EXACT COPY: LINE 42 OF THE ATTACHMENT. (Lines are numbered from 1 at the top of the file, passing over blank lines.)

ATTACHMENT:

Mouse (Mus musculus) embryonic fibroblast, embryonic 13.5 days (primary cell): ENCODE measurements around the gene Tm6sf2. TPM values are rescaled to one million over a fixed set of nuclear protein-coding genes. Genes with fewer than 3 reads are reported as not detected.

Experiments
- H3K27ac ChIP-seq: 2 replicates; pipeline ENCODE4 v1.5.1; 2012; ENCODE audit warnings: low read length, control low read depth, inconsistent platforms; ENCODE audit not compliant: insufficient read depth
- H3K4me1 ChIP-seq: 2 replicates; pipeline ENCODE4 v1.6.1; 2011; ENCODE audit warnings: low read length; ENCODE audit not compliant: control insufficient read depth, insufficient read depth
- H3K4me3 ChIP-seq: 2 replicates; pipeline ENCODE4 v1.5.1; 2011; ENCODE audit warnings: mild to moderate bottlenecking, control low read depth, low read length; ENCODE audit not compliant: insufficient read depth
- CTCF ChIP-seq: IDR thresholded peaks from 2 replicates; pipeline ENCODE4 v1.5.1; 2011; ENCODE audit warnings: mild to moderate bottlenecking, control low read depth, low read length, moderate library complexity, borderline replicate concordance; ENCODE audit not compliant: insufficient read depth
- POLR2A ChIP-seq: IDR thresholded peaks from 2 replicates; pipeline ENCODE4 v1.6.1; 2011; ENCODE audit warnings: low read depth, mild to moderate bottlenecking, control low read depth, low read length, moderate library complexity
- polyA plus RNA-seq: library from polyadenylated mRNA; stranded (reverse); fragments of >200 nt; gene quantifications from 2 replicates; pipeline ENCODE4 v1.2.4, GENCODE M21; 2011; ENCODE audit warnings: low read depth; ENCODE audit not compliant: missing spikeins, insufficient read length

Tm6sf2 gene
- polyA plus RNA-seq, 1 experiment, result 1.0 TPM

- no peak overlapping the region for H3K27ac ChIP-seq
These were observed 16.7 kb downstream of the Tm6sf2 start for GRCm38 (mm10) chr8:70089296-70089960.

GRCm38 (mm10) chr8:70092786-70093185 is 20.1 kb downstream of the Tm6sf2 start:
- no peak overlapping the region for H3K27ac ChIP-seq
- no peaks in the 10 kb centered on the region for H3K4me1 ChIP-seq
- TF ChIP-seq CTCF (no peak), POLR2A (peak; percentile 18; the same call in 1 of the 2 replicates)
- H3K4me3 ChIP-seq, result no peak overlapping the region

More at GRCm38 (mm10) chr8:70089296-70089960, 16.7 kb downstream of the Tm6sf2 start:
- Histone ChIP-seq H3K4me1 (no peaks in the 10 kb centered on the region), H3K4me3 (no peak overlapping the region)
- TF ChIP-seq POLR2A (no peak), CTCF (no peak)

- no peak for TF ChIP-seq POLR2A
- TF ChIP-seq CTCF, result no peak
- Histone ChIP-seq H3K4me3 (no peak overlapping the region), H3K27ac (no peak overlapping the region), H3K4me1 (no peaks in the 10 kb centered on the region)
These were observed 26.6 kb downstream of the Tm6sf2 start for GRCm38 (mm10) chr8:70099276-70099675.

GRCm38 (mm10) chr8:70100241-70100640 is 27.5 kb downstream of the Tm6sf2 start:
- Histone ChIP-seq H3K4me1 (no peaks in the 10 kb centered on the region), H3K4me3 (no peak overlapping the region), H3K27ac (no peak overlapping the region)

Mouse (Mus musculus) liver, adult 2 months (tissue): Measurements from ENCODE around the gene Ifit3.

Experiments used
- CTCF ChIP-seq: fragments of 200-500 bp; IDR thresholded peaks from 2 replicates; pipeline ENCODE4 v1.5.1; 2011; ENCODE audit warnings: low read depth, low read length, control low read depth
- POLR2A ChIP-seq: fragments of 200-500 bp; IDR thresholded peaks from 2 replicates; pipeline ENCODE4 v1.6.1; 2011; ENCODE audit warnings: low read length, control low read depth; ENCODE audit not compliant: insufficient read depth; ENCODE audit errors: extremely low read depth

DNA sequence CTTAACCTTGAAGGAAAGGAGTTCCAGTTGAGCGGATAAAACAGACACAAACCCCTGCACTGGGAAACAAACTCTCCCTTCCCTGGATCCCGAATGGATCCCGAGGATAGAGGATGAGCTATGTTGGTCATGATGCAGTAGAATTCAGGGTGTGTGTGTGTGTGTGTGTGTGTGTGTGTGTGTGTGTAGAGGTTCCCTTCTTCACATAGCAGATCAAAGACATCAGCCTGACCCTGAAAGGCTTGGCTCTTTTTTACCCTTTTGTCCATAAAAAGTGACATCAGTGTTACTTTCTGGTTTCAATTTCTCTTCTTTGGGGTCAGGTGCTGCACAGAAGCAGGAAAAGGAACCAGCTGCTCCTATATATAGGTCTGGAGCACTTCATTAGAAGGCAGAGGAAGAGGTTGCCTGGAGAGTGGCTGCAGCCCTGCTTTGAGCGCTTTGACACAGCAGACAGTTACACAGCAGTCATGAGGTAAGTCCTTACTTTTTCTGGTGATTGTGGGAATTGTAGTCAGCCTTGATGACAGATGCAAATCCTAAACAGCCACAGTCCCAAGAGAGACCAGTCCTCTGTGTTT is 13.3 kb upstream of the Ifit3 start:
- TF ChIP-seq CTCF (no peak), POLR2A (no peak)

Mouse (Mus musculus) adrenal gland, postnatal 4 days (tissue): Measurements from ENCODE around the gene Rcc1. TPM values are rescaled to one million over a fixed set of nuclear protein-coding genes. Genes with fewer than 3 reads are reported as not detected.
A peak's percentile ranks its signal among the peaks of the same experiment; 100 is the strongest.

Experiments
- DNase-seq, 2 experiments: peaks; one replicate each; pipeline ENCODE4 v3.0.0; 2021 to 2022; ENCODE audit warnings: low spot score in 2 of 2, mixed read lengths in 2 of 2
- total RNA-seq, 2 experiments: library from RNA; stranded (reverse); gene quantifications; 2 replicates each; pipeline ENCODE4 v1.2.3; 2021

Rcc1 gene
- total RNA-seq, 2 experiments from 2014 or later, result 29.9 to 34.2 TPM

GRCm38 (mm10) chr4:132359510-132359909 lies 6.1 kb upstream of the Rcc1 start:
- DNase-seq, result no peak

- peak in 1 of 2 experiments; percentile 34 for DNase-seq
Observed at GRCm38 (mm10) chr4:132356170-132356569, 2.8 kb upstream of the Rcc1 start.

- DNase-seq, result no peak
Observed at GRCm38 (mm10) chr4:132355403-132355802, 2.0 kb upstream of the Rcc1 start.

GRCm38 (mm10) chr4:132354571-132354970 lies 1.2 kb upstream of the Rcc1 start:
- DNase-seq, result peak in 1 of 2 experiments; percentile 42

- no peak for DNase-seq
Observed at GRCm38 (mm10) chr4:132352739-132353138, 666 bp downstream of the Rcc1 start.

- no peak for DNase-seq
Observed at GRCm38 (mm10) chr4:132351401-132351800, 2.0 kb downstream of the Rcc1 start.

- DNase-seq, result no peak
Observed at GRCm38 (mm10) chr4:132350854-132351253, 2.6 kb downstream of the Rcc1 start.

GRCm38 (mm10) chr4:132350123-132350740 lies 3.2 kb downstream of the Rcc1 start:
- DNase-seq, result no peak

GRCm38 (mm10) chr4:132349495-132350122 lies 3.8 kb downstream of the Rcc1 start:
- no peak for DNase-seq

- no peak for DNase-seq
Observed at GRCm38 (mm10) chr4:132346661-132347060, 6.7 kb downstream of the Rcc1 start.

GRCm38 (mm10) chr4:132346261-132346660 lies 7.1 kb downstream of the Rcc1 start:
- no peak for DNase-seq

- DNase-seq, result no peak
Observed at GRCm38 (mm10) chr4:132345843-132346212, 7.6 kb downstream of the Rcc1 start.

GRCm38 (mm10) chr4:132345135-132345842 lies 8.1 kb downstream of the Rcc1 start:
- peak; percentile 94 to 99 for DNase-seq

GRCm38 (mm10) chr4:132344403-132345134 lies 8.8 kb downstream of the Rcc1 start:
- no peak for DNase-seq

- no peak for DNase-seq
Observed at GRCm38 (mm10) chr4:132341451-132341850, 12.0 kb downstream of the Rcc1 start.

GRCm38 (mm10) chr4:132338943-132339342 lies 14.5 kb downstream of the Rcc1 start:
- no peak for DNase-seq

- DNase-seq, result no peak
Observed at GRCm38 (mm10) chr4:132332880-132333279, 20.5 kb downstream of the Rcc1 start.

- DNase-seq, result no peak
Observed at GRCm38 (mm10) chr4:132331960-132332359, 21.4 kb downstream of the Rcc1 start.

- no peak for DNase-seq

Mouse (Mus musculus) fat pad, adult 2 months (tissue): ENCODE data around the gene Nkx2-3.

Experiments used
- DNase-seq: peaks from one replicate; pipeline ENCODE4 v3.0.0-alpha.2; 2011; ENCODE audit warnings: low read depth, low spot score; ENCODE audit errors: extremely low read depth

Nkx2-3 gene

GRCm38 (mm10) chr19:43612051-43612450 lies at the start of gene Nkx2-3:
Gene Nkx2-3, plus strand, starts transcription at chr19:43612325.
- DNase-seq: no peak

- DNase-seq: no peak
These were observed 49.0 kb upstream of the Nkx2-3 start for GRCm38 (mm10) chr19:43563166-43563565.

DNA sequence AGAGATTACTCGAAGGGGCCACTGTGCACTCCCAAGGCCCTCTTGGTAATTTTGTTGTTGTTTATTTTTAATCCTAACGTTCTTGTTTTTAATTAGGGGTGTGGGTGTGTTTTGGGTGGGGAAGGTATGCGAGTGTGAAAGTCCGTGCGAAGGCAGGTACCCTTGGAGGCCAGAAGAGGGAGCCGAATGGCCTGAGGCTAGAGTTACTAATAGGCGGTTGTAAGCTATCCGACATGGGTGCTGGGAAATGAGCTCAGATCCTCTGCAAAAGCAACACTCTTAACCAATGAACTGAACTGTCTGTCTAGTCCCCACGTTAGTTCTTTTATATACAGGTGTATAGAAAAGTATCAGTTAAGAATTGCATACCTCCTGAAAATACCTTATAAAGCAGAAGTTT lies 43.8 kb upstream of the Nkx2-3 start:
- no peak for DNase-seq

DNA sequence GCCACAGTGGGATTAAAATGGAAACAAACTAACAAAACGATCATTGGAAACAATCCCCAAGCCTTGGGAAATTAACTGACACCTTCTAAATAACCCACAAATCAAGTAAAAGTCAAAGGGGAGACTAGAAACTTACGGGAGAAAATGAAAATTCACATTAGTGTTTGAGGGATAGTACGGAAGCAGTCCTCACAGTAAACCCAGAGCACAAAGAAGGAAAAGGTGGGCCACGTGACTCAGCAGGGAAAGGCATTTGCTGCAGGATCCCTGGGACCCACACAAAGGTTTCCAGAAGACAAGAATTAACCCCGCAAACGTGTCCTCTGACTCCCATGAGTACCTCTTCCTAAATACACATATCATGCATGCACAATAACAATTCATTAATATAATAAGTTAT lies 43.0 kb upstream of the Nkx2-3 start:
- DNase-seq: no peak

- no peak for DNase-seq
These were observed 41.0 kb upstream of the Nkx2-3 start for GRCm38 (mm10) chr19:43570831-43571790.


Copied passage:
- peak in 1 of 2 experiments; percentile 34 for DNase-seq